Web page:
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Coenzyme Q10 Analogues: Benefits And Challenges For Therapeutics

Juan M. Suárez-Rivero, Carmen J. Pastor-Maldonado, Suleva Povea-Cabello, Mónica Álvarez-Córdoba, Irene Villalón-García, Manuel Munuera-Cabeza, Alejandra Suárez-Carrillo, Marta Talaverón-Rey, José A. Sánchez-Alcázar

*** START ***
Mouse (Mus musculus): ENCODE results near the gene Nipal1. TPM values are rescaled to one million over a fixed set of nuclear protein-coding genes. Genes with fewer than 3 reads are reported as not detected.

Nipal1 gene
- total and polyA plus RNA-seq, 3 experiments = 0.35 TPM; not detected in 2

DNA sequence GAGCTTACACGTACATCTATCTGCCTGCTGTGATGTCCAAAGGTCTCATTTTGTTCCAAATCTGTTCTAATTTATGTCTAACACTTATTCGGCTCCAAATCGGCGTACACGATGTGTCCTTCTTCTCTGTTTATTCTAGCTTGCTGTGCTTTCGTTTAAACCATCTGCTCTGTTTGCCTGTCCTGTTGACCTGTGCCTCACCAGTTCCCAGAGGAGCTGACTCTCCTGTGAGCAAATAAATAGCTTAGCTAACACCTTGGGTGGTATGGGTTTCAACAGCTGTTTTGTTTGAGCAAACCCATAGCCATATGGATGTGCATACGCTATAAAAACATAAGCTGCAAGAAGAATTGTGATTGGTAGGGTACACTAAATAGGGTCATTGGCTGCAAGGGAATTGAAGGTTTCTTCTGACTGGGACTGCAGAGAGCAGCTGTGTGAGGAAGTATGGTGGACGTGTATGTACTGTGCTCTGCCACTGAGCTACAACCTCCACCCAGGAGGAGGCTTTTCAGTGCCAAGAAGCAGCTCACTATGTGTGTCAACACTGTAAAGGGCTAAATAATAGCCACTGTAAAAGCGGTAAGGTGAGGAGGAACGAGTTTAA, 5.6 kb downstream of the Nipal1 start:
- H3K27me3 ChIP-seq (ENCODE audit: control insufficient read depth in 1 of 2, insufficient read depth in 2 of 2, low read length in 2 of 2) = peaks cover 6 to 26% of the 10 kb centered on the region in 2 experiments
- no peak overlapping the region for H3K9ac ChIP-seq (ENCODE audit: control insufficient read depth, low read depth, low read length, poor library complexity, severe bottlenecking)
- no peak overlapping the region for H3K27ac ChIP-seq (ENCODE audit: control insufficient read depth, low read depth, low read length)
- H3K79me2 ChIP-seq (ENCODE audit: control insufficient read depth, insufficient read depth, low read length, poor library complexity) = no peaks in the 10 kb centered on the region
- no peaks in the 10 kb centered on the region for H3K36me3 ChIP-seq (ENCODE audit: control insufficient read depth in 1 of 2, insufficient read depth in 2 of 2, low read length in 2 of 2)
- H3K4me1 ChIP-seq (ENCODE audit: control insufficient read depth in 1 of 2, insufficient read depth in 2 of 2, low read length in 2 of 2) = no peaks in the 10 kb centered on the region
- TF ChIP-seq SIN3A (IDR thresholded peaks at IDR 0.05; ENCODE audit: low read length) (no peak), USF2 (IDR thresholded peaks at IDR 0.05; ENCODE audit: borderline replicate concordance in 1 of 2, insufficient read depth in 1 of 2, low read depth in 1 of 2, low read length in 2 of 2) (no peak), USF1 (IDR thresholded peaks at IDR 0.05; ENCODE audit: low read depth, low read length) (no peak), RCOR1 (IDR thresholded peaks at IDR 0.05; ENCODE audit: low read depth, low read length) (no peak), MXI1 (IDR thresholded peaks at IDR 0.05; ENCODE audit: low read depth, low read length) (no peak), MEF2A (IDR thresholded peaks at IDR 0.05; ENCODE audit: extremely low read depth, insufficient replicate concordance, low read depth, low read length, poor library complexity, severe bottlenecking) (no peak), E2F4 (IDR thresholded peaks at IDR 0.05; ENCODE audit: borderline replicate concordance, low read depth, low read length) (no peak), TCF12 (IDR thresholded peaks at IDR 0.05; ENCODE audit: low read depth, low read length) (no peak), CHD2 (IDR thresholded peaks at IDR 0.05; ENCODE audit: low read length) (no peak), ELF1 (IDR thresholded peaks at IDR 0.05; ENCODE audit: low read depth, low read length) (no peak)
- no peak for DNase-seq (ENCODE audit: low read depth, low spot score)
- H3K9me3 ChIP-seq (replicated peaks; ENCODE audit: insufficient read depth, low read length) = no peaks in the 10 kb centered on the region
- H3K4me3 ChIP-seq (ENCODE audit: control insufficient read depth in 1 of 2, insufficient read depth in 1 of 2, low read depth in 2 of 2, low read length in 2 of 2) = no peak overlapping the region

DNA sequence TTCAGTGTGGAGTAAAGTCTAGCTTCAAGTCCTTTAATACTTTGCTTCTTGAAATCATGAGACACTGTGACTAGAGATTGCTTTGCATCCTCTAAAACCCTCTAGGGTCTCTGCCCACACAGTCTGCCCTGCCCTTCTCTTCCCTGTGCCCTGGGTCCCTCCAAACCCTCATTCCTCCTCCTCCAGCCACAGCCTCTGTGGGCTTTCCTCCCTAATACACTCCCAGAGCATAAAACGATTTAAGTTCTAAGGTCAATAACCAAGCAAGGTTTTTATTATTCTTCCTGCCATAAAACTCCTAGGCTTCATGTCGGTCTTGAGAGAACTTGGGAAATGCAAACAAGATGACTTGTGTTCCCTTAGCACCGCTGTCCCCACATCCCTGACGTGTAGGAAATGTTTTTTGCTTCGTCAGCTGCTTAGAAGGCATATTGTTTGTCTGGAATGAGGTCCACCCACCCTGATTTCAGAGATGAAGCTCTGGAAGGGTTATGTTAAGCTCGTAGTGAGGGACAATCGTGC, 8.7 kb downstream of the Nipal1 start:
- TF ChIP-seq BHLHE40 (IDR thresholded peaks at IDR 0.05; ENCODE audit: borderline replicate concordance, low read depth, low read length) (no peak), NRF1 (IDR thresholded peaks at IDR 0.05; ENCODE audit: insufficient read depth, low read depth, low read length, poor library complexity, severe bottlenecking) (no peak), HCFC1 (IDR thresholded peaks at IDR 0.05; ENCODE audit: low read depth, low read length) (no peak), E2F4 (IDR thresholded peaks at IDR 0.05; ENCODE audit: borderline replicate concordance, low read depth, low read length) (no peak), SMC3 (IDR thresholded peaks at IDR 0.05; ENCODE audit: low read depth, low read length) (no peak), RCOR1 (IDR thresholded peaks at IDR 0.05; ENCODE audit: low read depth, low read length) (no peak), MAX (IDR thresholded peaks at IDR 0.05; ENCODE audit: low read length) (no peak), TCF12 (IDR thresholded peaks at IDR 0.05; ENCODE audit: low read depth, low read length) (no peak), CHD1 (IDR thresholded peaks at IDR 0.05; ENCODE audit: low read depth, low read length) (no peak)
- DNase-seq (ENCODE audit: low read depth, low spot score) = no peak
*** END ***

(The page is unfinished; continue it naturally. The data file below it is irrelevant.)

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Coenzyme Q10 (CoQ10 or ubiquinone) is a mobile proton and electron carrier of the mitochondrial respiratory chain with antioxidant properties widely used as an antiaging health supplement and to relieve the symptoms of many pathological conditions associated with mitochondrial dysfunction. Even though the hegemony of CoQ10 in the context of antioxidant-based treatments is undeniable, the future primacy of this quinone is hindered by the promising features of its numerous analogues. Despite the unimpeachable performance of CoQ10 therapies, problems associated with their administration and intraorganismal delivery has led clinicians and scientists to search for alternative derivative molecules. Over the past few years, a wide variety of CoQ10 analogues with improved properties have been developed. These analogues conserve the antioxidant features of CoQ10 but present upgraded characteristics such as water solubility or enhanced mitochondrial accumulation. Moreover, recent studies have proven that some of these analogues might even outperform CoQ10 in the treatment of certain specific diseases. The aim of this review is to provide detailed information about these Coenzyme Q10 analogues, as well as their functionality and medical applications.